It’s a frightening prospect, the idea that one day a vast majority of the world’s jobs will be occupied by robots as opposed to humans. However, it’s difficult to make a case to company owners as to why they should keep employing humans, when statistics so heavily favor automation.
The latest evidence comes from the Chinese City of Dongguan, where a staggering 90 percent of the human workforce was replaced by machines, which in turn led to a 250% productivity increase and an 80 percent drop in defects.
The company in question is ‘Changying Precision Technology’, a company that used to employ 650 people to produce mobile phones but now consists of 60 robot arms working constantly, split over 10 production lines. The factory now employs just 60 humans, whose job is to monitor the robots arms and monitor computer control systems, the remainder of the work is done by robots.
Luo Weiqiang is the general manager of the factory and has stated that in the future 60 employees will even be too much, with an expectation for that number to drop to as low as 20 and this is a pattern expected to be adopted in factories across the world.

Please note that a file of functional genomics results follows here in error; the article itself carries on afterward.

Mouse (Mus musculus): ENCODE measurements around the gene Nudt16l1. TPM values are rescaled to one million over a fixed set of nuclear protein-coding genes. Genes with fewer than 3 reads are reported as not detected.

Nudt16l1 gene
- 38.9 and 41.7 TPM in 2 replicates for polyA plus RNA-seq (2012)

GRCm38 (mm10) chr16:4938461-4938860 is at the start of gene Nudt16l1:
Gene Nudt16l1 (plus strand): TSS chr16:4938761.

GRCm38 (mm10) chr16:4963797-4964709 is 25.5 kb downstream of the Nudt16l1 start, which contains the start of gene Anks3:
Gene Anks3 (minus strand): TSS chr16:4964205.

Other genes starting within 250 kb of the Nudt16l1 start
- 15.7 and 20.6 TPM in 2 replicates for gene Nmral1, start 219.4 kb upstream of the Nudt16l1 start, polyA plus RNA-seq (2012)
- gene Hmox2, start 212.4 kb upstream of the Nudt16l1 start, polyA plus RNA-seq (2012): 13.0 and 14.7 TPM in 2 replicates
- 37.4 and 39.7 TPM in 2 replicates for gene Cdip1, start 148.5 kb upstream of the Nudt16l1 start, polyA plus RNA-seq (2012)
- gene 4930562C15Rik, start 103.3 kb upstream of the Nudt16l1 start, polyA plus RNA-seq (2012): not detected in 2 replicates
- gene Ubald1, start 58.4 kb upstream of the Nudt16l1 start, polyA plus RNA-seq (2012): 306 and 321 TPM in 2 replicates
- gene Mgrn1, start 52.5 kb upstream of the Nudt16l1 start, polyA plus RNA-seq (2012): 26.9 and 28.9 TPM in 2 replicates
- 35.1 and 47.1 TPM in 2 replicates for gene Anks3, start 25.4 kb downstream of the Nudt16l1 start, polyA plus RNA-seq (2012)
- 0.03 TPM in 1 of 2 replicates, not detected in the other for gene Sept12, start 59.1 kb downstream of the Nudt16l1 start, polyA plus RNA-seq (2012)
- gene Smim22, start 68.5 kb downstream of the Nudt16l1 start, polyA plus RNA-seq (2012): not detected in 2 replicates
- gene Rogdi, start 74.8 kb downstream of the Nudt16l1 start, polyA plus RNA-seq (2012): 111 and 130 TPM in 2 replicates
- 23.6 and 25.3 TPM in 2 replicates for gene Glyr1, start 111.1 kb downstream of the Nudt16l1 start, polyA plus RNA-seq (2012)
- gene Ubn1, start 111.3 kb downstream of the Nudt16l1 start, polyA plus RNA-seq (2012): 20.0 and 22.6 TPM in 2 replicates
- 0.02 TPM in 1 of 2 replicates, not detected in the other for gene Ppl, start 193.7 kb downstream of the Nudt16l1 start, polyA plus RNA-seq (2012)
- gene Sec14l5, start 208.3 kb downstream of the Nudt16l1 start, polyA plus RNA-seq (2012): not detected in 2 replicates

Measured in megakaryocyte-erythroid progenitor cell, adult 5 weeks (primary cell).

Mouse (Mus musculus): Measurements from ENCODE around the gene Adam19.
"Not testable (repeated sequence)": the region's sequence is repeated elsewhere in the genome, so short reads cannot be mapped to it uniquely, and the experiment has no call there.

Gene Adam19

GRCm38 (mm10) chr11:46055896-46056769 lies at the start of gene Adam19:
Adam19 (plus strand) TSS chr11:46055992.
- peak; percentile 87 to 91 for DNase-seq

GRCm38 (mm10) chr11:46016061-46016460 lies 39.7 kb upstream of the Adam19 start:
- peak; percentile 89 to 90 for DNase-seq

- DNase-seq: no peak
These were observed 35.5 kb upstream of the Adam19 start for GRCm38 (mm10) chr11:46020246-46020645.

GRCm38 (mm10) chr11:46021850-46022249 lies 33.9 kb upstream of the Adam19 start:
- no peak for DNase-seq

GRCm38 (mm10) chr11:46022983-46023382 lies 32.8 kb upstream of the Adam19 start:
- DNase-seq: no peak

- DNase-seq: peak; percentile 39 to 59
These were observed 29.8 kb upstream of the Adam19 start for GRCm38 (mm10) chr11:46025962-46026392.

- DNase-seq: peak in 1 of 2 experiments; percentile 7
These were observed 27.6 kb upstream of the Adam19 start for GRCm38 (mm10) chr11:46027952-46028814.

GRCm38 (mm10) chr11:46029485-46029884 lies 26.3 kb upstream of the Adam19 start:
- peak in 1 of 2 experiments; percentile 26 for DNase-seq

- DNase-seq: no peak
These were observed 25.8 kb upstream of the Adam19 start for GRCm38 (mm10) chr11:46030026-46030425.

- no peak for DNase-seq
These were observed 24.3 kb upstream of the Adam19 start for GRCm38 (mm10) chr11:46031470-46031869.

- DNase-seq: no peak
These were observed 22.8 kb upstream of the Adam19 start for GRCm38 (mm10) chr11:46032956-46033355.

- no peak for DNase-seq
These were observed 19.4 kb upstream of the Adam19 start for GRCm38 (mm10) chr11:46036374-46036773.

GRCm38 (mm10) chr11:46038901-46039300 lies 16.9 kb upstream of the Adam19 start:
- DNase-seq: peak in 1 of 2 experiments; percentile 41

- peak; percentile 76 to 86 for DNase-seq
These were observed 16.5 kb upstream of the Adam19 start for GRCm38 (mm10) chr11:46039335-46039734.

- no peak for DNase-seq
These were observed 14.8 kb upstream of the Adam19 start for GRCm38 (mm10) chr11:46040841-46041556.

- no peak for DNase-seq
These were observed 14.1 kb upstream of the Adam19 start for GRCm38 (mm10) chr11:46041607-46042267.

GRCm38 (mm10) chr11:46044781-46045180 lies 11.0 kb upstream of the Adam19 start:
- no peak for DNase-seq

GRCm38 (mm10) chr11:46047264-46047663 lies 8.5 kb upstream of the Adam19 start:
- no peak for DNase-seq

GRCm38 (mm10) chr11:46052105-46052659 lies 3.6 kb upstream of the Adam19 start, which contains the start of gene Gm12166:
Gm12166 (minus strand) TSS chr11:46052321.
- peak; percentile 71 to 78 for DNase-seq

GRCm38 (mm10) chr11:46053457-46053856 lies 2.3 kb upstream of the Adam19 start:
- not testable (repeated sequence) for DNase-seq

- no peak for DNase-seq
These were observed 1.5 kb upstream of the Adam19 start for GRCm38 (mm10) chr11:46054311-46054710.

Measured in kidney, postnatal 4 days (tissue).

However, increased efficiency will one day come at a major price, which will be uncontrollably high levels of unemployment. A research project conducted by Oxford University actually found that an alarming 47 percent of jobs in the United States are at risk of becoming automated in the next 20 years. Many people assume that the only jobs really at risk are those of factory workers, however, there are already situations where robots are taking the jobs of lawyers to defend parking ticket violations, AI’s that can deliver medical identifications, and journalists. The most frightening thing is that the capability of machines will only improve and therefore more jobs will become lost.
Thankfully, governments and organizations have already accepted the inevitable and are thinking up strategies in order to address the forthcoming increase in unemployment. Probably the most likely solution thus far is that of the ‘universal basic income’, which will entitle every citizen of the country to an unconditional set income on top of other sources of income.
Brief studies of this method have already taken place in countries such as India, Canada and Finland, with many hopeful results coming to fruition already.